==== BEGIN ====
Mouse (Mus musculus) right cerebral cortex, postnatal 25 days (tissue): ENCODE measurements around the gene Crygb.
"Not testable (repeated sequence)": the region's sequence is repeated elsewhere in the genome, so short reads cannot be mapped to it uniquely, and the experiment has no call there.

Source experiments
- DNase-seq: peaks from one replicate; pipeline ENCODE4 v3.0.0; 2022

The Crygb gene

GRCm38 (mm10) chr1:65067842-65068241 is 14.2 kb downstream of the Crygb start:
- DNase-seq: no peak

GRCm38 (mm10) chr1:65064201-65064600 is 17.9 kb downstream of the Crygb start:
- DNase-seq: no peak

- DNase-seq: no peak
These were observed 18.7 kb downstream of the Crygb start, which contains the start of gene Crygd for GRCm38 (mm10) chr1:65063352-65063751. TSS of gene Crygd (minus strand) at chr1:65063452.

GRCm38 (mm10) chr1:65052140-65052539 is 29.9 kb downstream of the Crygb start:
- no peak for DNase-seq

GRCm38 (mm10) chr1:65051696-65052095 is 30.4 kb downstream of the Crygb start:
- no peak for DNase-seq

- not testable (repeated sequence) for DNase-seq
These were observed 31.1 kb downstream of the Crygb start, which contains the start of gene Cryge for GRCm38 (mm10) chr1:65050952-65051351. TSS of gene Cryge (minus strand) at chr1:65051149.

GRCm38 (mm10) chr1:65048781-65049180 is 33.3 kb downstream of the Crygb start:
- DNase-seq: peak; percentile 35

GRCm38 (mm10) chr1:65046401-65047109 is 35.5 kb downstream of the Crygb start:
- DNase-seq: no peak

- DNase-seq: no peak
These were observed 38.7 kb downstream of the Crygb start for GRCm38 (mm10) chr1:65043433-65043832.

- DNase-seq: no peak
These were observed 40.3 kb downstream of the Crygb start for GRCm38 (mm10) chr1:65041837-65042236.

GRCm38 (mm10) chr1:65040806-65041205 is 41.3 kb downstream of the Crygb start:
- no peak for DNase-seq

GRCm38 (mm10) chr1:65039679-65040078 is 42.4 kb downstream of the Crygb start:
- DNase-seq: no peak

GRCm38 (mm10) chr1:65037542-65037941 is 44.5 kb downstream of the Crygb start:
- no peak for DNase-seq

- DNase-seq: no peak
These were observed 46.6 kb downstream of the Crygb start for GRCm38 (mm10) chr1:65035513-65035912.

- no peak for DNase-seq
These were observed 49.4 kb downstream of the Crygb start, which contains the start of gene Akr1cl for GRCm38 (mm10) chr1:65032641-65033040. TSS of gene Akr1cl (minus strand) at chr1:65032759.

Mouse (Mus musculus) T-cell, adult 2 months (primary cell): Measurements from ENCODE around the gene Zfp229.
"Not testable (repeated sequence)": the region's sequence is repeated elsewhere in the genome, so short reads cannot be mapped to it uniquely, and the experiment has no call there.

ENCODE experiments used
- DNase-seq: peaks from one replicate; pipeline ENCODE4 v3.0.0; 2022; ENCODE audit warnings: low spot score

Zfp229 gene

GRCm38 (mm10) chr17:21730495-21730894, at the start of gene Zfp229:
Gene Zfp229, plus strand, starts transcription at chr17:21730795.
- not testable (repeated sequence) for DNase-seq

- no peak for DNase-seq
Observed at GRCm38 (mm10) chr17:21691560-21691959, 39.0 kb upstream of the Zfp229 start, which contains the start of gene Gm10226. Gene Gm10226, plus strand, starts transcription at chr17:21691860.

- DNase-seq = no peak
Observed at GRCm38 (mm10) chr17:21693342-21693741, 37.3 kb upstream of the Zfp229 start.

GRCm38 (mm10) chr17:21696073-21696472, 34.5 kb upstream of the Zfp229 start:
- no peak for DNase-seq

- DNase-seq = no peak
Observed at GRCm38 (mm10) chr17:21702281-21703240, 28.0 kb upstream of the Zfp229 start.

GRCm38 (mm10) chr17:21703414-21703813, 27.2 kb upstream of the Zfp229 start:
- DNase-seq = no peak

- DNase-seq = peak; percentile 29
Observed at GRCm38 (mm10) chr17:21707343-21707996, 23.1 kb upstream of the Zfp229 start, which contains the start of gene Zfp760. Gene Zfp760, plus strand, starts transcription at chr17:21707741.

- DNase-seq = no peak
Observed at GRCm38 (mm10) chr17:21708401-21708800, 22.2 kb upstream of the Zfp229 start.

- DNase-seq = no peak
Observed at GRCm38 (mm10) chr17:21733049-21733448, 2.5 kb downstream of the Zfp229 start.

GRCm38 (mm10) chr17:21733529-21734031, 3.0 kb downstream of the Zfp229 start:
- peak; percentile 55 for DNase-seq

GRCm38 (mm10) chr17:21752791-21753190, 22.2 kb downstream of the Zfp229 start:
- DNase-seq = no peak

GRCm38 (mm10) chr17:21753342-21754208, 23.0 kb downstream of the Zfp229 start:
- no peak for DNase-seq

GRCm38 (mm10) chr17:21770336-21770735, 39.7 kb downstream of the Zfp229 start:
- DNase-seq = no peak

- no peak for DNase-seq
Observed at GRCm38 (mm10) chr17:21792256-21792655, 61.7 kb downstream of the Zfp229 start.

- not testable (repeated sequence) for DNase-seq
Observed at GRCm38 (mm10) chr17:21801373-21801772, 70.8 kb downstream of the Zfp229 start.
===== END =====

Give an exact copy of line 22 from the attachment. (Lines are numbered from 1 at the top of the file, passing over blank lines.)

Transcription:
- DNase-seq: no peak